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Find out what's happening in the blog. Below is a list of blog items.

Apr 07

Shelter Exercise for Individuals with Disabilities and Access/Functional Needs 4-7-18

Posted to Emergency Preparedness & Response by Jim Redick

Team,

As I write this blog entry, it is around midnight Friday night (4/6/18) at Norview High School where we are conducting a full-scale shelter exercise for individuals with disabilities and access/functional needs – an event I already consider a success.  To be clear, to me, it’s not a success in that everything went perfectly.  Perfection is unrealistic.  In my eyes it is a success because of the valuable lessons learned and a strong baseline by which to improve.

For those unfamiliar with the complexities of typical emergency shelter operations, here is a quick breakdown:

  • Norfolk Public Schools are incredible partners who provide most of our shelter facilities.  In addition to facility access and maintenance, they coordinate an accessible school bus and driver at each shelter location to assist those who need transportation.  They also provide meals for the shelter guests.
  • Norfolk Police provides security, without which a shelter cannot be opened.
  • Norfolk Public Health inspects the shelter and conducts surveillance for any possible or present communicable diseases.
  • Norfolk Human Services, which oversees the entire shelter operation, conducts the registration process and otherwise ensures accountability for everyone.  They set the schedule, they coordinate activities, they provide situation updates, they link with the Emergency Operations Center for any resource needs.
  • Norfolk Community Services Board (CSB) staff is on site to assist and/or intervene with shelter guests with issues related to mental health, intellectual disabilities or those struggling with substance abuse.
  • Norfolk Amateur Radio Emergency Services (ARES) who establishes an alternate communications link with the Emergency Operations Center.

Norfolk has provided this type of sheltering for many years.  Incidentally, during those years nobody has presented themselves with a need requiring care beyond basic first aid. (Ok, there was a shelter guest who did go into labor during Hurricane Sandy in 2012…). Therefore, for this exercise currently underway, the activities mentioned above occurred as well as…

Most importantly, however, have been the shelter participants themselves – those willing to take time out of their Friday and Saturday… at the end of Spring Break… to work with Team Norfolk and ensure the best possible outcome – not just for the exercise – but inclusive shelter strategies moving forward.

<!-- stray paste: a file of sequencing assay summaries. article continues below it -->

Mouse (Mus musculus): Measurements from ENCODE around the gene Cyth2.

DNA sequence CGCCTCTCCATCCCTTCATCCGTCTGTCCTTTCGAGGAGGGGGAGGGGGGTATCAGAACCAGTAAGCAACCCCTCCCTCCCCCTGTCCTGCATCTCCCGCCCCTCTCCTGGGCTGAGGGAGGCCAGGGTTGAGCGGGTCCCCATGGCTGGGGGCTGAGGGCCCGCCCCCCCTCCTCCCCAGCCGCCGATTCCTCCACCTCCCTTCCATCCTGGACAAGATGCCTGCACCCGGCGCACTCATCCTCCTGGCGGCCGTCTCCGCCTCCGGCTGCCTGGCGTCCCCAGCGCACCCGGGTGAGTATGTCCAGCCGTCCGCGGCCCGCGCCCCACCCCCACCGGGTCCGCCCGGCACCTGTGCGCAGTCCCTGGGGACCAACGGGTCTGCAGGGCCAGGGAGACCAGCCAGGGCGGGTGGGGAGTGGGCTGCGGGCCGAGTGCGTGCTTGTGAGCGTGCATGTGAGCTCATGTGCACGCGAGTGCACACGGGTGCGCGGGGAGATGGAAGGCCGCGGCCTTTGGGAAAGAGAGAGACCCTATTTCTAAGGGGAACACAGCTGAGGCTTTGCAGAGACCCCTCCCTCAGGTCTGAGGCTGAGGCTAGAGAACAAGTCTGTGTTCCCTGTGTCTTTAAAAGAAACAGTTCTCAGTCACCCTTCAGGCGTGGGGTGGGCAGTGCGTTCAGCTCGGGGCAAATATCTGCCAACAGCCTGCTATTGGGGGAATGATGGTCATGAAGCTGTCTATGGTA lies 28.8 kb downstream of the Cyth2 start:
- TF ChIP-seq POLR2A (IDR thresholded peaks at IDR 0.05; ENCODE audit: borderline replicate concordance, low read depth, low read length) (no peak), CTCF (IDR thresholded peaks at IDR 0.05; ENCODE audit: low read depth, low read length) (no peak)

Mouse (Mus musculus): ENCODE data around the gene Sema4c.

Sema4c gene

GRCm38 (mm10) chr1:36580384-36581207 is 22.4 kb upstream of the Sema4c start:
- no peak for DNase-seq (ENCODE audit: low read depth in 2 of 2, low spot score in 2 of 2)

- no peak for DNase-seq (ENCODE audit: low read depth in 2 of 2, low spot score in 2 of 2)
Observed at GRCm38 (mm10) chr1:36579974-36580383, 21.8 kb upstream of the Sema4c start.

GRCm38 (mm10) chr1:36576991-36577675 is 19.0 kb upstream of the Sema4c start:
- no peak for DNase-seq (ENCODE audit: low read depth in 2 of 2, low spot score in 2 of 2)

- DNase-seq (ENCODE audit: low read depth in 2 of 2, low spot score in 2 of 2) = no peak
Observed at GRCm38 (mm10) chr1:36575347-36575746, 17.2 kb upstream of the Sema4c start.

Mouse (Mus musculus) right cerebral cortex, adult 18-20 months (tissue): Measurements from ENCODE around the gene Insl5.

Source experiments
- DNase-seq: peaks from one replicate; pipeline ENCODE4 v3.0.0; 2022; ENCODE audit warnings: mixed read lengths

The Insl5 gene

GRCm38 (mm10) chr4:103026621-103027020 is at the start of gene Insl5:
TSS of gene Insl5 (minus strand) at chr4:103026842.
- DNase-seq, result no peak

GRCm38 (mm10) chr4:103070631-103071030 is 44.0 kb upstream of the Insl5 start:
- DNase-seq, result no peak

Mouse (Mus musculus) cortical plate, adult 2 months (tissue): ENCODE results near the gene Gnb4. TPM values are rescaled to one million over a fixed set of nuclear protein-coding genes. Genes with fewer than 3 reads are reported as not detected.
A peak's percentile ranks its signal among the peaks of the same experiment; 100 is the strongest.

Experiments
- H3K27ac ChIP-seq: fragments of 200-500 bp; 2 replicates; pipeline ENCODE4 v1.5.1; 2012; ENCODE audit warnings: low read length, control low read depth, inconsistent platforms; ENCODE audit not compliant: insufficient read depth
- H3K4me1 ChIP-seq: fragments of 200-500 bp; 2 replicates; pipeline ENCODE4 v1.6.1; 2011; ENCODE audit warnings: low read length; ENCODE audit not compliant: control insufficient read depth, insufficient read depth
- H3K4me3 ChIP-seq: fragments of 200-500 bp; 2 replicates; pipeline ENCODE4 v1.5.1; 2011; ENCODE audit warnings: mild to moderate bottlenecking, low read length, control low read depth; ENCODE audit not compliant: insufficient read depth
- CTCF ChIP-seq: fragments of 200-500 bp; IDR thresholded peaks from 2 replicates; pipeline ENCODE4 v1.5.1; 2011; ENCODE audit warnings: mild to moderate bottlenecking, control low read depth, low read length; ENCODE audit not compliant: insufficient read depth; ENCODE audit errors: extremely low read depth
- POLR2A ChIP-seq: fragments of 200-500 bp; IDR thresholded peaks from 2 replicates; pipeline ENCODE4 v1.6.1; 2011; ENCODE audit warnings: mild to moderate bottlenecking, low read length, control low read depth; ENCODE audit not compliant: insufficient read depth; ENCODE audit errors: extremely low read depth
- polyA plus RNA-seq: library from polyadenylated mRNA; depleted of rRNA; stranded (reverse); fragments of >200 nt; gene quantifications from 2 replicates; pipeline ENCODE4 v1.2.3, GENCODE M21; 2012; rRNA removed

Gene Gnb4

An enormous thanks to the staff, individuals and families connected with the Endependence Center, Care Connection for Children, Community Alternatives Hampton Roads, Eggleston, Hampton Roads Planning District Commission, Hope House, Tidewater Autism Society, and Western Tidewater Group Homes who have supported or attended the exercise and provided invaluable perspective and feedback.  These incredibly special women and men of all ages and abilities are some of the most resilient folks one could have the opportunity to meet.  They are in our community.  They are the faces behind the statistics on which emergency planners rely for their planning.  They are the experts.  This is why it is imperative the focus be on planning with, not “for”, the community.  We’re all in it together.

Thanks is also appropriate for our amazing and ever reliable partners at the Eastern Virginia Healthcare Coalition as well as the Department of Homeland Security who’s grant funding helped make the event possible.

Stand by for a thorough After-Action Report from the exercise with detailed items for improvement.  At the end of the after action and improvement planning process, the result may be a strategy completely different than what occurred during this exercise; nonetheless, one thing is for certain – the next time will be better.  And even better still the time after that.  In the meantime, if you’re curious about Team Norfolk Emergency Shelter Operations, click here or contact us at (757) 441-5600.  Additional details about our shelters will be forthcoming in an effort to help individuals and families make informed decisions about whether an emergency shelter will be the right fit for them.

A final word of thanks to all who contributed and supported this exercise!  Because of everyone’s commitment and hard work, our community just go a little more prepared – with the 2018 Hurricane Season a mere two months away.

Go Team Norfolk!

Sincerely,

Jim

Jim Redick
Director, Norfolk EOC
jim.redick@norfolk.gov

 

 




Jun 08

Care and Feeding of Your Trees

Posted to Come Home to Norfolk by Jay TeWalt

A replay of a previous blog by City Forester Michael Nentwich. 

 

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May 15

'Looking forward: Chief Resilience Officers share their hopes for the next 5 years' by 100RC

Posted to Norfolk Resilient City by Katie White

Christine Morris shares her hopes for the next five years of building resilience in the City of Norfolk.

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